Computational biology—particularly via combined HPC and AI—has taken the spotlight during the pandemic as pharmaceutical companies and research institutes raced to conduct in silico research to understand the virus and develop effective drugs against. Now, GSK is opening a window into its computational biology research, describing in a new blog post how it worked with AI supercomputing firm Cerebras Systems to power unprecedented epigenomic models.
Cerebras made headlines in 2019 when it launched the largest chip ever built: the AI-focused, 1.2-trillion transistor Wafer-Scale Engine (WSE). This chip later powered Cerebras’ CS-1 system, which was itself first deployed at Argonne National Laboratory for Covid research (and which Cerebras claimed, at the time, was the fastest AI supercomputer in the world). Since then, Cerebras has launched both WSE-2 and the WSE-2-based CS-2 system (which was also deployed at Argonne for Covid research).
GSK was another customer of the CS-1 system, as detailed by the blog post from GSK’s Kim Branson (senior vice president and global head of AI/ML), Meredith Trotter and Stephen Young (both AI/ML researchers), as well as Natalia Vassilieva, director of product for ML at Cerebras.
The work discussed revolves around epigenomics, the function that controls the expression (or lack of expression) of specific genes in the human body. “We need to understand the epigenome to help us understand the genetic data we have in databases,” the authors wrote. “These biobanks give us clues about which genes may be involved in a disease, and the epigenetics help us understand which cell types (i.e. skin, eyes, liver) a gene may be expressed in. This information along with other data helps us work out what our medicine should do, which genes it should target to hopefully treat a disease.”
The problem, of course: the human epigenome is immense, requiring extraordinary computational resources to model or study at a high level with conventional techniques. “Fortunately, AI gives us a shortcut,” the authors said. “We have enough real-world examples of the effects of epigenomics to teach a computer to do the same thing, creating a model that can then be used to predict many important biological processes.”
So the team repurposed the BERT neural network models to create the cutely named EBERT, short for “epigenomic BERT.” Using the same underlying mechanisms as other neural network applications like translation, EBERT predicts biological structures. But even with these optimizations, running EBERT would be prohibitively difficult on traditional computing infrastructure for such large data—for which GSK turned to Cerebras’ hardware.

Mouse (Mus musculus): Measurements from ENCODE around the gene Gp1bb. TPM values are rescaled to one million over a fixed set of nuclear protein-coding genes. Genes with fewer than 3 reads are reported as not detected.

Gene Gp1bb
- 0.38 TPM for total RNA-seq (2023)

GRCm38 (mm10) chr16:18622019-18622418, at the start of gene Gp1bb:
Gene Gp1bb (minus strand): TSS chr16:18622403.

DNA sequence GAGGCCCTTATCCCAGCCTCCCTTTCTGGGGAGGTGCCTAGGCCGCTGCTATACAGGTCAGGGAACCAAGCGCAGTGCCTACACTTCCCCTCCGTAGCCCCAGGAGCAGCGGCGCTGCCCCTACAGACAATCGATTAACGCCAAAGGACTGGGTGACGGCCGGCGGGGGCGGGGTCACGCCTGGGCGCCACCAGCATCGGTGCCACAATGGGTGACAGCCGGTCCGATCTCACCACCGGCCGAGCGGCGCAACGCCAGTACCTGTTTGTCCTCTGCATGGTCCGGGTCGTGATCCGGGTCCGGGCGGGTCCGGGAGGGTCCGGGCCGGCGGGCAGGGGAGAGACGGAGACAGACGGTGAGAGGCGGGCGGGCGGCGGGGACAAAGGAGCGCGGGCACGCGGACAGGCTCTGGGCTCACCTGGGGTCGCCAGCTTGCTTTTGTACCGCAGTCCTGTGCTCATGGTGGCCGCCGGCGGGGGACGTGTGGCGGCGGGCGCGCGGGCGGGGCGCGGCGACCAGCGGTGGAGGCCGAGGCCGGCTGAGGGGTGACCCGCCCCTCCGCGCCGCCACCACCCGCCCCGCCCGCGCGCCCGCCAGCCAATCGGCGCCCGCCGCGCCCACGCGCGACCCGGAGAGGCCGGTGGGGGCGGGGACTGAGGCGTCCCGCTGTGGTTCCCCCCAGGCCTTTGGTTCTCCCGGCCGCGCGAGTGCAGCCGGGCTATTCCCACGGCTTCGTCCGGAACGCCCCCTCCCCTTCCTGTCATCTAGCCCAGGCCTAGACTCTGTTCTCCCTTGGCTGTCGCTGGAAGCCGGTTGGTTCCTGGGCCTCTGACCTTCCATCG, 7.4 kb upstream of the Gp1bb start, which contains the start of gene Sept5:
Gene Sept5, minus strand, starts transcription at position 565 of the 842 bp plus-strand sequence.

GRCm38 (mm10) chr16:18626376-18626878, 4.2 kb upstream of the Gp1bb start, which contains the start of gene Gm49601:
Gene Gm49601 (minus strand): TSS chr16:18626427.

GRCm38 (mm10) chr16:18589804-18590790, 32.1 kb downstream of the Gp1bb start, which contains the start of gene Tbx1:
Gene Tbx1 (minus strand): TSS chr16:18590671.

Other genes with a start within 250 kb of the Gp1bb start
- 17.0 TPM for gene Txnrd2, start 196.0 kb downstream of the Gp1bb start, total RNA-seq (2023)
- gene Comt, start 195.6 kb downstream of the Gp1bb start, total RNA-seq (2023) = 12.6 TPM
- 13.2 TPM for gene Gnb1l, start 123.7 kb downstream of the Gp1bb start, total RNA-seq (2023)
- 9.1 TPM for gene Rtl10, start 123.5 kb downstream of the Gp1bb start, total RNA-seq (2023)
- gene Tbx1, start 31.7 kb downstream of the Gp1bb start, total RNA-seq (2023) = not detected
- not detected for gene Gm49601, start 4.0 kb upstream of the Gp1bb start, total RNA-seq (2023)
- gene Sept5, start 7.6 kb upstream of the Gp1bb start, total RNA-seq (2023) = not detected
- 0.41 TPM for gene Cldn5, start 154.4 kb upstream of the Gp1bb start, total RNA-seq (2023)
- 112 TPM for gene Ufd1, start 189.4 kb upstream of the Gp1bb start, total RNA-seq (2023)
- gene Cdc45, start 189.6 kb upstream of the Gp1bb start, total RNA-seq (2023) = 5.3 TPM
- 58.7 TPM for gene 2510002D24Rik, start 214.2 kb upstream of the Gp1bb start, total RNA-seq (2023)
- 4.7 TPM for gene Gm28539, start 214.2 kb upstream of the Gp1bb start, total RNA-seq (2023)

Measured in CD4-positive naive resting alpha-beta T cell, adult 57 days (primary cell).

GSK had purchased a CS-1 system for internal use back in Q4 2020. Using the CS-1, the EBERT training process to 2.5 days versus an estimated 24 days via a 16-node GPU cluster. “The training speedup afforded by the Cerebras system enabled us to explore architecture variations, tokenization schemes and hyperparameter settings in a way that would have been prohibitively time and resource intensive on a typical GPU cluster,” wrote the authors of the research paper.
The researchers say that EBERT, after training, “achieved the highest prediction accuracy on four of the 13 datasets in an industry benchmark called ENCODE-DREAM.” The model ranked third overall on the benchmark’s leaderboard, and the researchers say the results are “very promising.”
Next, the researchers will perform the same work on the much newer CS-2 system, which will be delivered to GSK this quarter. The CS-2 system promises to double throughput relative to the CS-1 and even allow training of a larger version of EBERT (the version used in this research was EBERTBASE, while the larger version is, appropriately, EBERTLARGE).
“AI plays a key role at GSK and we have invested heavily in the intersection of human genetics, functional genomics and AI,” the authors wrote. “AI is what allows us to analyze and understand the data from genetic databases and this means we can take a more predictive approach. Strong evidence has shown that drug targets with genetic validation are twice as likely to succeed.”
Cerebras was featured on HPCwire just a month ago for its work with Argonne National Laboratory to model the replication of SARS-CoV-2. To learn more about that, click here. For more details on Cerebras’ most recent hardware, click here.
About the research
The research discussed in this article is further discussed in a paper, “Epigenomic language models powered by Cerebras,” available to read at this link. The paper was written by Meredith V. Trotter, Cuong Q. Nguyen, Stephen Young, Rob T. Woodruff and Kim M. Branson.